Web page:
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Teaching

I love to teach. There's something very satisfying about helping others learn.

CS 70—Data Structures and Program Development

(cute graphic for CS 70) The catalog description for CS 70 reads

Abstract data types including priority queues, dynamic dictionaries, and disjoint sets. Efficient data structures for these data types, including heaps, self-balancing trees, and hash tables. Analysis of data structures including worst-case, average-case, and amortized analysis. Storage allocation and reclamation. Secondary storage considerations. Extensive practice in implementing these data structures for a variety of applications.

but that doesn't really give you the whole picture. It doesn't mention that CS 70 teaches you just about everything worth knowing about C++, including the culture of C++ programming.

CS 70 is in many ways a right of passage. Not in a negative way (“If you can handle the CS 70 workload, you'll survive the major”), but in a positive way. For many students, they enter the course feeling uncertain of their programming skills and leave knowing that they can indeed digest a specification and write a program, from scratch, that meets it.

CS 131—Programming Languages

(cute graphic for CS 131)

This course provides a thorough examination of issues and features in language design and implementation. The course covers both the theory underlying programming languages and mechanisms for their implementation. The material was very familiar to me as issues in programming languages have been part of my past research and I continue to be interested in the area.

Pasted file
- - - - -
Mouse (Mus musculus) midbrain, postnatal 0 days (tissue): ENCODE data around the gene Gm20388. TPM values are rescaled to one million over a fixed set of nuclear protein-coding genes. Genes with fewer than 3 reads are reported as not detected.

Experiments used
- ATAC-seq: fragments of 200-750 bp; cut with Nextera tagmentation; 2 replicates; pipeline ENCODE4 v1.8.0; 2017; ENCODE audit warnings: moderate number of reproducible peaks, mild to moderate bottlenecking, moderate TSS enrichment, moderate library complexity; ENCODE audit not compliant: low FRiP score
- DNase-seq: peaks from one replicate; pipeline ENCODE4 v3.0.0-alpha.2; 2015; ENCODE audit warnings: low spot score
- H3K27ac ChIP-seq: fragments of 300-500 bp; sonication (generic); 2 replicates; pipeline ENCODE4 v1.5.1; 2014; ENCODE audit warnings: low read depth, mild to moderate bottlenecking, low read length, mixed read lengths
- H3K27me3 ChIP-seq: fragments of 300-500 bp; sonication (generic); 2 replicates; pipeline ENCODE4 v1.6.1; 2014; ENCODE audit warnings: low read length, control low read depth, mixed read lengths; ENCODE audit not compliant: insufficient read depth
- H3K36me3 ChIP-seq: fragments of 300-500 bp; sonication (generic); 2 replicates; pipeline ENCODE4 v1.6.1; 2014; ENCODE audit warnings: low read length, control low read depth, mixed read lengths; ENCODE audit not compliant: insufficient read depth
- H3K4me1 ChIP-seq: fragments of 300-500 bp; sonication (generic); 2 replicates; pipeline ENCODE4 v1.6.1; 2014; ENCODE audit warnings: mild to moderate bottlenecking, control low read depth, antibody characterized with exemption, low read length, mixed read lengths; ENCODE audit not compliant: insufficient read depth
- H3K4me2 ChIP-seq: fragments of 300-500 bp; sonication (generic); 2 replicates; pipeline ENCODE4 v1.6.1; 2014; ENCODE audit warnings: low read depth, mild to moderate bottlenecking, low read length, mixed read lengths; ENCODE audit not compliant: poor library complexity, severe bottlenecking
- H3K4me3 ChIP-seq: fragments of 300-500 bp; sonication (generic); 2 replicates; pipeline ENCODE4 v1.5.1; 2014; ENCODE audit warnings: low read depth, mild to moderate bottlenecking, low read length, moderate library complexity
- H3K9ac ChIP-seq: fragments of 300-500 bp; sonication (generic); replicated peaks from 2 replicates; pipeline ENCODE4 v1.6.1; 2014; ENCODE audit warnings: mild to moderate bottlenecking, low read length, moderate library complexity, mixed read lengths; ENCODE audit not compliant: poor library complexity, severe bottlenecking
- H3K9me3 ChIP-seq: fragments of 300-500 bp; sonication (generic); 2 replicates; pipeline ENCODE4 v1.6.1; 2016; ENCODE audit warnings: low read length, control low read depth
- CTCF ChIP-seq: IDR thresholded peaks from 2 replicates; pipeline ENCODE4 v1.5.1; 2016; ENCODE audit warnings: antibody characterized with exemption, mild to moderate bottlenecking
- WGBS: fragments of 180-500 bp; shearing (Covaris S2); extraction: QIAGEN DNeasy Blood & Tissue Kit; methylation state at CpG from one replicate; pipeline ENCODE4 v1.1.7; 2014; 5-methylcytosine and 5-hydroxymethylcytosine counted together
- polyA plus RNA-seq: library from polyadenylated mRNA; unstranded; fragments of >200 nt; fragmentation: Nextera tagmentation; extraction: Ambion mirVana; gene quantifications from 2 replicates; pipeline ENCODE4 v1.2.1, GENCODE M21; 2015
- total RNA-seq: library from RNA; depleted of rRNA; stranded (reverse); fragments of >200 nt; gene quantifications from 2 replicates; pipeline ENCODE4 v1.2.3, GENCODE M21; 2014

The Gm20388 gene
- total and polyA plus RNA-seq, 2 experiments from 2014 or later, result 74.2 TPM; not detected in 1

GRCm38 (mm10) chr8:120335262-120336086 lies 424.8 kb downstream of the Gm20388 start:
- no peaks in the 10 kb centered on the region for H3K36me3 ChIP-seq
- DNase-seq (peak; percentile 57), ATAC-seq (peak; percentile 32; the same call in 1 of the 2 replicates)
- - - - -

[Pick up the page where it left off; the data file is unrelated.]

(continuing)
CS 134—Operating Systems: Design and Implementation

(cute graphic for CS 182)

This course covered theoretical and practical issues and problems in operating system design. The course concentrated on the principles behind the design of all operating systems, but students also learned how these principles are applied in real operating systems.

The course used an operating system simulator known as OS/161 which provides an excellent hardware simulation and a realistic operating system on which to build. In assignments, working in pairs, students built synchronization primitives, process abstractions, I/O system calls, schedulers, etc.

CS 124—User-Interface Design

(cute graphic for CS 124)

This course draws on ideas from psychology, egonomics, graphic design, and a variety of other areas, to educate students about issues in software design. As well as learning in the classroom, students had to do assignments using the rapid prototyping facilities of Mac OS X, and develop a working UI prototype.

I actually had to do a fair amount of research to teach this course, because it lies outside my main research area. However, it wasn't a chore, but an opportunity to properly research into matters I'd long been interested in.




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